Laos has been trialing the Russian Sputnik V vaccine and is also in discussions with China about acquiring supplies. 

  • Laos recorded 28 new cases on May 8, bringing the total to 1,233.
  • Laos saw 28 new cases on May 7, taking the total to 1,205.
  • Laos saw 105 new cases on May 6, taking the total to 1,177.

Malaysia

Malaysia is to provide vaccines free of charge to its nationals, but foreigners will need to pay for the treatment, according to the Malaysian Minister of Health, Tan Sri Muhyiddin Yassin, who has signed a deal with Pfizer for 12.8 million doses.

These will be administered in two stages of 6.4 million people each, with the program to commence in Q1 2021. The country aims to inoculate between 80-100% of its citizens. 

  • Malaysia reported 4,519 new cases and 25 deaths on May 8, taking the tallies to 436,944 cases and 1,657 deaths.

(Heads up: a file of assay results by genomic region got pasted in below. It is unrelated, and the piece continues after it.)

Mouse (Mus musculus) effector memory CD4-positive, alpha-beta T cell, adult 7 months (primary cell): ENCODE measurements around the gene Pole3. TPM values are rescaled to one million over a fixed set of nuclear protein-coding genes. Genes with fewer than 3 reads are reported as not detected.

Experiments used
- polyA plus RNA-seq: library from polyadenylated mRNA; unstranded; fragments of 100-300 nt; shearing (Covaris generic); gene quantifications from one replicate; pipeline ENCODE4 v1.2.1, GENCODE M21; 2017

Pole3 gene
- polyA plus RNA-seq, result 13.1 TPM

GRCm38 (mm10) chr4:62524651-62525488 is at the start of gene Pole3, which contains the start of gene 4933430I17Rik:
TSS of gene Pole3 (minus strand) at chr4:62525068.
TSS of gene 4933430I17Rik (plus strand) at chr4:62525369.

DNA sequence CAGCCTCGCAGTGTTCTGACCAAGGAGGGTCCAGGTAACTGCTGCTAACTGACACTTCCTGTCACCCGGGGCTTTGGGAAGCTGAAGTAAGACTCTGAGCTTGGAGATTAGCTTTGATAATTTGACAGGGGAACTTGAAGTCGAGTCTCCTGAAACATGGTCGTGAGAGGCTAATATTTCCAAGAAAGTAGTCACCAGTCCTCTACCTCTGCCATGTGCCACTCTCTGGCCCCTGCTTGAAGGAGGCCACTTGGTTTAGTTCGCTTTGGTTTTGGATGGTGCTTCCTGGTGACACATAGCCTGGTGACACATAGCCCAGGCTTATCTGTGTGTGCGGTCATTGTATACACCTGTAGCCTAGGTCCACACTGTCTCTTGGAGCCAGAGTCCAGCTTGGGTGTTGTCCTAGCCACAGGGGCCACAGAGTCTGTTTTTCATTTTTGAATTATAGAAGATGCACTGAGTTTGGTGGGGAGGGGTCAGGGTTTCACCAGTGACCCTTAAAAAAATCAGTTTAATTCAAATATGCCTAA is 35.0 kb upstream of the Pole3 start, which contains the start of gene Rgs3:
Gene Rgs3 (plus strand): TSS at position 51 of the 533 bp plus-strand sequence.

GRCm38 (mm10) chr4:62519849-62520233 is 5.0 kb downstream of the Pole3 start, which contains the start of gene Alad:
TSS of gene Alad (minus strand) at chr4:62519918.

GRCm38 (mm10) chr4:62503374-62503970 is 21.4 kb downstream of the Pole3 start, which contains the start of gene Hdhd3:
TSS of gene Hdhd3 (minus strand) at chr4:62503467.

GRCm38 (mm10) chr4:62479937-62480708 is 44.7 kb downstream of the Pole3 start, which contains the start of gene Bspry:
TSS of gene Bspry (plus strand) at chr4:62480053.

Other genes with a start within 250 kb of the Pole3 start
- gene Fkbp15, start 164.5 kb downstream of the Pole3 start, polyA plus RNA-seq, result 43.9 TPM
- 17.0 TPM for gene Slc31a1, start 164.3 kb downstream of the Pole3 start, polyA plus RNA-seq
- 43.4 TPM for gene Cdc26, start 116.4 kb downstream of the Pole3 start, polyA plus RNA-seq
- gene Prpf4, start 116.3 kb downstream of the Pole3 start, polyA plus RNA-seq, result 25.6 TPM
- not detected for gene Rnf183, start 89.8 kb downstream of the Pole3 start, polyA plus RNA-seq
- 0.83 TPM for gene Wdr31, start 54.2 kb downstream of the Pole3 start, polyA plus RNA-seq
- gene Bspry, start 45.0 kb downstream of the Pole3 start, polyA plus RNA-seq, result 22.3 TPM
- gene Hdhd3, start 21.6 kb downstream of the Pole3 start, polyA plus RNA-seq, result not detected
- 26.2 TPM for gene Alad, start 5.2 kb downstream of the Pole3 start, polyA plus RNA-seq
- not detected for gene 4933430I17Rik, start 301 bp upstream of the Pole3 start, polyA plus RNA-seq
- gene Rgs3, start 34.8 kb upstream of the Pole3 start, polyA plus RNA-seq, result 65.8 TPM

• Malaysia saw 4,498 new cases and 22 deaths on May 7, bringing the tallies to 432,425 cases and 1,632 deaths.
  • Malaysia recorded 3,551 new cases and 19 deaths on May 6, taking the totals to 427,927 cases and 1,610 deaths.

Myanmar

Myanmar is seeking assistance from the Gavi and Covax programs to acquire vaccines, while Australia is also providing financial relief. At present, the Government aims to treat 20 percent of the ‘most at risk’ in the country with vaccines. The Government is struggling with finances and logistics and is also under US sanctions, while cases are surging. The Government has banned the celebration of Christmas and other seasonal celebrations.   

  • Myanmar recorded 31 new cases on May 8, taking the total to 142,934 amid 3,210 deaths.
  • Myanmar saw 29 new cases on May 7, taking the total to 142,903 amid 3,210 deaths.
  • Myanmar recorded 16 new cases and one death on May 5, bringing the total to 142,874 amid 3,210 deaths.